Archbishop of Erbil: Iraqi Christian Refugees are Losing Hope of Returning Home

A girl from the Yazidi sect who has fled violence in Sinjar and now waits on the Iraqi/Syrian border. ((Photo: Reuters/Yousseff Boudlal))

Thousands of Iraqi Christians are still fleeing their country even though the humanitarian situation for the displaced has improved, Chaldean Catholic Archbishop Bashar Warda of Erbil has told Aid to the Church in Need.

Growing numbers of Iraqi Christians forced out of their homes by ISIS are leaving the country as hopes fade that they will be able to return home, he said.

"Last year we had 13,500 registered Christian refugee families in our archdiocese. Now there are only about 10,000 left. This means that more than 3,000 families have left Iraq."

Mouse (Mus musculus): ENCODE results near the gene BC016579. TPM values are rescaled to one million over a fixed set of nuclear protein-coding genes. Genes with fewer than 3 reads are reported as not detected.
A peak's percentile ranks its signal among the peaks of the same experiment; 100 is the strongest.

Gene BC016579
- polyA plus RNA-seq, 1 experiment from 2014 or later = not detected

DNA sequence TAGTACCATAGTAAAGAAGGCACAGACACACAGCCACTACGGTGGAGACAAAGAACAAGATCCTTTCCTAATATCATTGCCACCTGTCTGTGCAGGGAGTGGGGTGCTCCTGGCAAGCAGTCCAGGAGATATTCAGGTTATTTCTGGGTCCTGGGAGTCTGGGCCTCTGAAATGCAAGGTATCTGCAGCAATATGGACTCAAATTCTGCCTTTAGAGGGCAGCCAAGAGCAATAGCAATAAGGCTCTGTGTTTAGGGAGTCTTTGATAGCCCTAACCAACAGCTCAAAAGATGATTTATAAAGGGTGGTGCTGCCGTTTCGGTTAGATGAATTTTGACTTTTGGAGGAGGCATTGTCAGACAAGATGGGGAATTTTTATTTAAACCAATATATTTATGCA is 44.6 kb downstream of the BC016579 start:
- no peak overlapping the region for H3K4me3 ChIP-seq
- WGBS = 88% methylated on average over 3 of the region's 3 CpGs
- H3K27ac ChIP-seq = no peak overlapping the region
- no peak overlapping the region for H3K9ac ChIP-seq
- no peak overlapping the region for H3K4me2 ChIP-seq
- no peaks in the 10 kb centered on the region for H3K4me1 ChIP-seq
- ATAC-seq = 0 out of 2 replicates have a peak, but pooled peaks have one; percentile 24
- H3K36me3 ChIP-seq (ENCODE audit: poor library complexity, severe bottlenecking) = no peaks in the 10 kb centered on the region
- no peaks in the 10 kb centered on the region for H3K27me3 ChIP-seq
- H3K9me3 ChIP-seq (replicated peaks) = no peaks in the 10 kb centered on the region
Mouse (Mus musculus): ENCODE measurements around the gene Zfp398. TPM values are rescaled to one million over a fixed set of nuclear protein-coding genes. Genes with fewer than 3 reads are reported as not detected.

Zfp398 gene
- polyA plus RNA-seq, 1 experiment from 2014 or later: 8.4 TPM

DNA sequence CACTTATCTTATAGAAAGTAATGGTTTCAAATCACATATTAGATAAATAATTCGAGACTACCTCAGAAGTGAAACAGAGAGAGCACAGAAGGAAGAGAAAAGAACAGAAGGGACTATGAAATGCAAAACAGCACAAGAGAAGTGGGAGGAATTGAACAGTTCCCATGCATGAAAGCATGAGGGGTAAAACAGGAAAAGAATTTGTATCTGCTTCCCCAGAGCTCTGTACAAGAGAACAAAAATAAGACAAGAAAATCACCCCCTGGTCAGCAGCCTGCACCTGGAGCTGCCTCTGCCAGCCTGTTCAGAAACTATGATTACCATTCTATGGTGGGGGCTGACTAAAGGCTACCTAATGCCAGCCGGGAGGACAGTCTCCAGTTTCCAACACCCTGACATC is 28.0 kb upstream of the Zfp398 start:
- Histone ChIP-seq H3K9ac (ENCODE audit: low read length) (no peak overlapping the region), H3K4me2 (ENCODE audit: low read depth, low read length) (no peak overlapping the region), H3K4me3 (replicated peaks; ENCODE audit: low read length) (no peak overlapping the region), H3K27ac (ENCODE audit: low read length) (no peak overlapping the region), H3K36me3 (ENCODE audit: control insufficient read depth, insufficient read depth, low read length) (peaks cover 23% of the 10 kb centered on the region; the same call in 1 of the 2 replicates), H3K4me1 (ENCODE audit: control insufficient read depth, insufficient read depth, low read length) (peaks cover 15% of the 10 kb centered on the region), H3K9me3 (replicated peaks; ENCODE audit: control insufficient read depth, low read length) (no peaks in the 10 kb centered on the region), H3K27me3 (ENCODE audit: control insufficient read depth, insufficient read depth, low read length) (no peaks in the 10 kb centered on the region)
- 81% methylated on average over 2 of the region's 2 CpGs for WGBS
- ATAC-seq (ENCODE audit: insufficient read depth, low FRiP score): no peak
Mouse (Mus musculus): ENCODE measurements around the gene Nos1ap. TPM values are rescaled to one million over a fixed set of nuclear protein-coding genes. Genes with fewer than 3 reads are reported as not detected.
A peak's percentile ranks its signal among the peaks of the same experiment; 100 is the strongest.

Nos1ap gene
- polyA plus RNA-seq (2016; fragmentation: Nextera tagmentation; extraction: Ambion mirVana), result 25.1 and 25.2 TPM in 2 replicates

During the summer of 2014 more than 125,000 Christians arrived in the Kurdish region of Iraq after Islamist extremists seized Mosul and the Ninevah Plains.

Over a year later, many of these refugees are losing hope in their ability to return home and are choosing to leave the camps, despite improved conditions.

"The humanitarian situation has in the meantime been stabilised. No one has to live in tents anymore, as they did last year. The majority is now living in caravans or flats that we have rented," Archbishop Warda said.

This article was originally published in Christian Today.

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